I am a board certified personal injury specialist. I have devoted my entire legal career to representing individuals and families who have suffered a tragic loss, either a life-changing injury or the death of a loved one, because of the negligence of someone else. After trying numerous cases in front of juries and judges, and being entrusted with hundreds of my clients’ caes over the years, I feel confident in answering this: no.
The insurance companies representing people and businesses that have been careless, reckless and/or negligent have been trained in negotiation, claims handling, and how to get the best deal that he/she can for the insurance company. In other words, adjusters are paid to save the insurance company money, not to take care of you or your family. They do this very well, and the insurance companies’ profits are proof of this. The bottom line is that insurance companies are billion dollar companies, and they got there by making the best deals for themselves, not for you, the injured person. Insurance companies and their employees are specifically trained to know how get away with paying as little as possible to take care of you and your family, why not have someone in your corner who knows how to make sure that the insurance companies are covering all of your harms and losses? Why not have someone who will present evidence and proof of all of your harms and losses, with the goal of making you 100% whole again?
GlaxoSmithKline (GSK) is expecting to pay $3.4 billion to settle legal charges relating to its diabetes drug Avandia, as well as sales and promotional practices in the US for other products. The amount is in addition the $2.36-billion legal charges previously announced in July 2010 for legal cases regarding Avandia, Paxil, and the company’s former manufacturing site in Cidra, Puerto Rico.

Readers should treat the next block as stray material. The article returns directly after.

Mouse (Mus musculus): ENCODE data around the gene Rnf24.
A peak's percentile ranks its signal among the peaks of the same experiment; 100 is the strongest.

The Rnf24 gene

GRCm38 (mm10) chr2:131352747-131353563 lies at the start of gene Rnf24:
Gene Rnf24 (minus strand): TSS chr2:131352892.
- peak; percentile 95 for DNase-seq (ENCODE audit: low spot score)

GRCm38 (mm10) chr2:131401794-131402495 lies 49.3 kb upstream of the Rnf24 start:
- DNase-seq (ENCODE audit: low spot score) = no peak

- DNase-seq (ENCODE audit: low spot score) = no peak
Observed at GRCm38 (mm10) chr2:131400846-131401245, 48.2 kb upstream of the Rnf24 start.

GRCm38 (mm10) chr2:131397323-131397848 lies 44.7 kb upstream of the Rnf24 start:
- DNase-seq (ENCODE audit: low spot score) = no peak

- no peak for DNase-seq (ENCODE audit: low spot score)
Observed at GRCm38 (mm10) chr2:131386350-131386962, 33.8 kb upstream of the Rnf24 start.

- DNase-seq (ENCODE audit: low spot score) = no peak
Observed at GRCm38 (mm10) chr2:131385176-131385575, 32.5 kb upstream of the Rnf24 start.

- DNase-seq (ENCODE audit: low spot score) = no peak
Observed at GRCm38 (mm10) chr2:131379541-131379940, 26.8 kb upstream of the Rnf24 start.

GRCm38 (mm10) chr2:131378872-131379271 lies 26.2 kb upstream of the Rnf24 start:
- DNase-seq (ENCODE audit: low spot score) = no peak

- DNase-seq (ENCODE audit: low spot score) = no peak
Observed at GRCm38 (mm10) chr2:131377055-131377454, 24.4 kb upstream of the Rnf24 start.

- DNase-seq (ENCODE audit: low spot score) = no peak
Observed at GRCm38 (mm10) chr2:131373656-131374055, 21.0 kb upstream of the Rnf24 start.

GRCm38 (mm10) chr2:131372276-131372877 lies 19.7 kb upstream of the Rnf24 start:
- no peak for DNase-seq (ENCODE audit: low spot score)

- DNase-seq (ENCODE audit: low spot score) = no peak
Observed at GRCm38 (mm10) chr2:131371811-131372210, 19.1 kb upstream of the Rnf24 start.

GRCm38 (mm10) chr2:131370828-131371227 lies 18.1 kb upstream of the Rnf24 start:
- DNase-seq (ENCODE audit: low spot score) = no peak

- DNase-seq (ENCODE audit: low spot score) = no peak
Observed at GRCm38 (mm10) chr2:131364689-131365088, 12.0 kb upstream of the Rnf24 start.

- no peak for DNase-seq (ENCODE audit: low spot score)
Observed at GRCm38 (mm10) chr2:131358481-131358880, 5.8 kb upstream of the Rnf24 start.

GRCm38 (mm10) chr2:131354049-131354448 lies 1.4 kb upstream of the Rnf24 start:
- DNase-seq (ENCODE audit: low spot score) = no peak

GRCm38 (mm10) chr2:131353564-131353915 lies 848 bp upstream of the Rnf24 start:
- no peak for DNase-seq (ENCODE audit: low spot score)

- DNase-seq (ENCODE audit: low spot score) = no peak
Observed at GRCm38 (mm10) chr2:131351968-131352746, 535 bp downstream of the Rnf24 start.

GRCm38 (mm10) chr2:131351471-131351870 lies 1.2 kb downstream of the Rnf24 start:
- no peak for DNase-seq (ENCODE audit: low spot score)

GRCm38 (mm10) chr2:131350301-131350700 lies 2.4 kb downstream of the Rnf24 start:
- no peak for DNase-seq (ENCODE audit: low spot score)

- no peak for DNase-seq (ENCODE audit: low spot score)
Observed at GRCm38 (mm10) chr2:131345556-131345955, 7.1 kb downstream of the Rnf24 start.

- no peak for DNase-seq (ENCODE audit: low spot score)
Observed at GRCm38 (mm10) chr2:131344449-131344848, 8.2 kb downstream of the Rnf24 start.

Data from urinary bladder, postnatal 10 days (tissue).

Since July 2010, GSK says it has continued to receive a “substantial” number of new product liability cases regarding Avandia in the US. The $3.4-billion estimate stems from the company’s assessment of the additional cases and an estimate of likely future claims.
“We recognize that this is a significant charge, but we believe the approach we are taking to resolve long-standing legal matters is in the company’s best interests,” P.D. Villarreal, senior vice-president of global litigation at GSK, explained in a statement. “We have closed out a number of major cases over the last year and we remain determined to do all we can to reduce our litigation risk.”
The European Medicines Agency recommended that Avandia-once GSK’s biggest grossing blockbuster-be removed from the EU market in September 2010 because of cardiovascular safety concerns. Around the same time, the US pinned stringent restrictions on the product’s use.
Avandia has been associated in studies with increased risk for dangerous health conditions such as heart attack, heart damage, stroke and other associated conditions. Another danger that may occur in patients taking Avandia® is fluid retention or swelling that may lead to or worsen heart failure. People with a history of heart problems should talk to their doctors before starting an Avandia® prescription in order to prevent dangerous cardiovascular side effects including swelling, tiredness and shortness of breath. Because of this dangerous possibility, Avandia® is not recommended for patients with severe heart conditions.
The liver is also an area of potential danger for Avandia® patients. The drug is not recommended for people with active liver disease. It may cause unexpected tiredness, unusually rapid weight gain, dark, yellow urine, yellowing of skin and stomach problems. These symptoms are often associated with liver disease, which is a possible danger of taking Avandia®.